In vivo Knee Kinematics and Cartilage Recovery of Noncontact Anterior Cruciate Ligament Injuries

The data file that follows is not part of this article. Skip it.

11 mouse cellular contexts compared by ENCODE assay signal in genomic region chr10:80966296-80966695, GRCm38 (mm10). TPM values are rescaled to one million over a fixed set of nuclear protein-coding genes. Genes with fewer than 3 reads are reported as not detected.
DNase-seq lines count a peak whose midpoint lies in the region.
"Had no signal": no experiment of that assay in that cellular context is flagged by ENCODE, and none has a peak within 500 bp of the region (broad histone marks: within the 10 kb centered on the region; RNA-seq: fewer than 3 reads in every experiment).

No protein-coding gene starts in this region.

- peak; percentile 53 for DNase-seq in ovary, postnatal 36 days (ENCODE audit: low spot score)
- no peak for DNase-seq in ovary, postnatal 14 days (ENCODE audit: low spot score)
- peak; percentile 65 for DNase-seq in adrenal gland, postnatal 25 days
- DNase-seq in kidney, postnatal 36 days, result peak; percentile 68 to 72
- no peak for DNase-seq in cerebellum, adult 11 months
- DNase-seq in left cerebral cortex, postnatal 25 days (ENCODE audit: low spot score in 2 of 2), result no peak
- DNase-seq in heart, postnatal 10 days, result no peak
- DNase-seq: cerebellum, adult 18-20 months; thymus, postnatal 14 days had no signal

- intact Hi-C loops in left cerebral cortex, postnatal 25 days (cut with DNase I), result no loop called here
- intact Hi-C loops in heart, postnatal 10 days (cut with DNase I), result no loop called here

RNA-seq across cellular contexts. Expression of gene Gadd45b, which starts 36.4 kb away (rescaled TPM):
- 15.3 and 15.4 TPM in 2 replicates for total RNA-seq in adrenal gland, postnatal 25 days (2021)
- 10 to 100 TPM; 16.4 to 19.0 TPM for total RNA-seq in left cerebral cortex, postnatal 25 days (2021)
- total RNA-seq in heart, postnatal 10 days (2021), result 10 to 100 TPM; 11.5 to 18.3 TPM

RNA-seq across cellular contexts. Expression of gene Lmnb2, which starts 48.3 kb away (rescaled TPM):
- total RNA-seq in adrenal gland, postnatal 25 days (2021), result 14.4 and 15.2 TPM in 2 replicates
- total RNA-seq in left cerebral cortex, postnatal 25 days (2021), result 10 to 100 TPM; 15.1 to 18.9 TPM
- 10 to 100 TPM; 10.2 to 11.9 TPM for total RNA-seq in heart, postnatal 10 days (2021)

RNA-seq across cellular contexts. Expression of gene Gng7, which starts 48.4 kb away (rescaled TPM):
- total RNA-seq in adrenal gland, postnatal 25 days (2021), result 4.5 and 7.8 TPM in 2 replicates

Anterior cruciate ligament (ACL) injuries are one of the most common knee injuries. Unfortunately, the prevention programs have not significantly reduced these traumatic injuries, and debilitating repercussions (i.e. pain, meniscal degeneration, post-traumatic osteoarthritis) occur even after reconstructive or rehabilitative treatment. Therefore, the overall objectives of this dissertation are 1) to quantitatively determine the injury mechanism for non-contact ACL injuries using bone bruises present on magnetic resonance imaging, and 2) to assess cartilage recovery time as a potential imaging biomarker of osteoarthritis in ACL injured subjects. In the first aim, two common bone bruise patterns were determined and used to quantitatively determine the injury position of the knee using numerical optimization. These findings showed that landing in extension with minimal valgus, small internal tibial rotations, and large anterior translations may be high risk for ACL ruptures. In the second aim, a deep learning autosegmentation algorithm was developed on healthy normal knee MRIs and was successfully validated and applied on ACL reconstructed (ACLR) subjects. Then, their cartilage strains and recovery times were calculated, which showed that the ACLR subjects had significantly higher strains and a much longer recovery time, suggesting that ACLR subjects’ cartilage are softer and less able to rebound quickly to their baseline thickness. In conclusion, this dissertation accomplished both goals of providing quantitative in vivo information on both preventing non-contact ACL injuries in the future as well as identifying early changes in cartilage mechanical properties noninvasively through cartilage recovery times.
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